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Red Earth: Race and Agriculture in Oklahoma Territory als Buch
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Red Earth: Race and Agriculture in Oklahoma Territory

New. Sprache: Englisch.
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Before the great Land Rush of 1889, Oklahoma territory was an island of wildness, home to one of the last tracts of biologically diverse prairie. In the space of a quarter century, the territory had given over to fenced farmsteads, with even the raci… weiterlesen
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Red Earth: Race and Agriculture in Oklahoma Territory als Buch

Produktdetails

Titel: Red Earth: Race and Agriculture in Oklahoma Territory
Autor/en: Bonnie Lynn-Sherow

ISBN: 0700613242
EAN: 9780700613243
New.
Sprache: Englisch.
UNIV PR OF KANSAS

Juli 2004 - gebunden - 196 Seiten

Beschreibung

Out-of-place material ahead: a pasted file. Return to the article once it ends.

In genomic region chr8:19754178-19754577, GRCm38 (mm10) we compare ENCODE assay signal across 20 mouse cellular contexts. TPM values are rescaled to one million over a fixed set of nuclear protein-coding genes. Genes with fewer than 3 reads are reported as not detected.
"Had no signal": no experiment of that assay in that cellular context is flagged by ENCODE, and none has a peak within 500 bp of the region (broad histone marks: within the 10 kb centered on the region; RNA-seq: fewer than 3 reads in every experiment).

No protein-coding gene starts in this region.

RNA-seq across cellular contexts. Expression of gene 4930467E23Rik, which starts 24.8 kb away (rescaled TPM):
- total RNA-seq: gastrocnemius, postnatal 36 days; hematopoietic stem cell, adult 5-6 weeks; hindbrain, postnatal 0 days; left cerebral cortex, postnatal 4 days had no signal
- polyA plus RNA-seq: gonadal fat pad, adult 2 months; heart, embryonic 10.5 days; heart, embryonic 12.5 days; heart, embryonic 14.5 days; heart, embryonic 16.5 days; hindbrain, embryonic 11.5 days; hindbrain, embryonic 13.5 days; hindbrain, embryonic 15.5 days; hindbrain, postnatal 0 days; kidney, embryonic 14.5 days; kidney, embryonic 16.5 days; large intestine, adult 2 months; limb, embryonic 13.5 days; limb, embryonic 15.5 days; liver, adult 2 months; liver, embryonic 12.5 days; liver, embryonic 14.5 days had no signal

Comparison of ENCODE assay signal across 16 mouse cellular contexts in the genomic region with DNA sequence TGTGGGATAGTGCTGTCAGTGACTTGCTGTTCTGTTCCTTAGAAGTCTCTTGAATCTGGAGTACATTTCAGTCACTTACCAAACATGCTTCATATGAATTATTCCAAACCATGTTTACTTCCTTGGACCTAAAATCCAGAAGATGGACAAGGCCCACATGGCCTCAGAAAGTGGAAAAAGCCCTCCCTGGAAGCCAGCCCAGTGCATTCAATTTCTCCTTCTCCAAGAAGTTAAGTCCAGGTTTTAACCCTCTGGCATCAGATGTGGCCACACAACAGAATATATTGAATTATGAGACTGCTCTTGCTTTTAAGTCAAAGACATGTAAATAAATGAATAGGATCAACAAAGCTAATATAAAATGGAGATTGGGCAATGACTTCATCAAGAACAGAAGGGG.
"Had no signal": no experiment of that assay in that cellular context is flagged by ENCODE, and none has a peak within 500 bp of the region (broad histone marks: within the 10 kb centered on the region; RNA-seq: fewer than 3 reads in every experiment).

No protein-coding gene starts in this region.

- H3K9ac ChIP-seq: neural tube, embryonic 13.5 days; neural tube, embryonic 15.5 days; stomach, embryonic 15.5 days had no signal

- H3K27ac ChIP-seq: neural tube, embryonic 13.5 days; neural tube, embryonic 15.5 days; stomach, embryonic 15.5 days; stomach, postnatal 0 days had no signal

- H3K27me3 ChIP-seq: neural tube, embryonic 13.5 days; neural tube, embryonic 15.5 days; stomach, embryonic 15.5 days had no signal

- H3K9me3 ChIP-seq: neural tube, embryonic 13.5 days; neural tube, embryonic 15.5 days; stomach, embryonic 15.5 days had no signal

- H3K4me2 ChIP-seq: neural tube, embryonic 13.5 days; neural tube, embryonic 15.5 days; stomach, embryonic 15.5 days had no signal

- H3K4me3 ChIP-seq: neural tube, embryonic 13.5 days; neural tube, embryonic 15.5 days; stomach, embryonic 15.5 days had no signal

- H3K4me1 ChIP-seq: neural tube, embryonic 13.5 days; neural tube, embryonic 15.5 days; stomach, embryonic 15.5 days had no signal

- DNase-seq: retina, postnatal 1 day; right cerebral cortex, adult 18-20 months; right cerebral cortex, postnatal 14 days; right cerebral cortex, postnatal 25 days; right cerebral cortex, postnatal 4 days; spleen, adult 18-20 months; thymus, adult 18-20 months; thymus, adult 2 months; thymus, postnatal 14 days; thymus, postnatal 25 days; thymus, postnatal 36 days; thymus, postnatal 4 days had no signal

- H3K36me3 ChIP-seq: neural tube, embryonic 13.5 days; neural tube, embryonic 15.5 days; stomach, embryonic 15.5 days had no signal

Before the great Land Rush of 1889, Oklahoma territory was an island of wildness, home to one of the last tracts of biologically diverse prairie. In the space of a quarter century, the territory had given over to fenced farmsteads, with even the racial diversity of its recent past simplified. In this book, Bonnie Lynn-Sherow describes how a thriving ecology was reduced by market agriculture. Examining three central Oklahoma counties with distinct populations--Kiowas, white settlers, and black settlers--she analyzes the effects of racism, economics, and politics on prairie landscapes while addressing the broader issues of settlement and agriculture on the environment. Drawing on a host of sources--oral histories, letters and journals, and agricultural and census records--Lynn-Sherow examines Oklahoma history from the Land Rush to statehood to show how each community viewed its land as a resource, what its members planted, how they cooperated, and whether they succeeded. Anglo settlers claimed the choice parcels, introduced mechanized farming, and planted corn and wheat; blacks tended to grow cotton on lands unsuited for its cultivation; and Kiowas strove to become pastoralists. Lynn-Sherow shows that as each group vied for control over its environment, its members imposed their own cultural views on the uses of nature--and on the legitimacy of the 'other' in their own relationship with the red earth. Lynn-Sherow further reveals that racism, both institutionalized and personal, was a significant factor in determining how, where, by whom, and to what ends land was used in Oklahoma. She particularly assesses the impact of USDA policy on land use and, by extension, environmental and socialchange. As agricultural agents, railroads, and local banks encouraged white settlers to plant row crops and convert to market farms, they also discriminated against Indians and blacks. And, as white settlers prospered, they in turn altered the relationship of Indians and Afr
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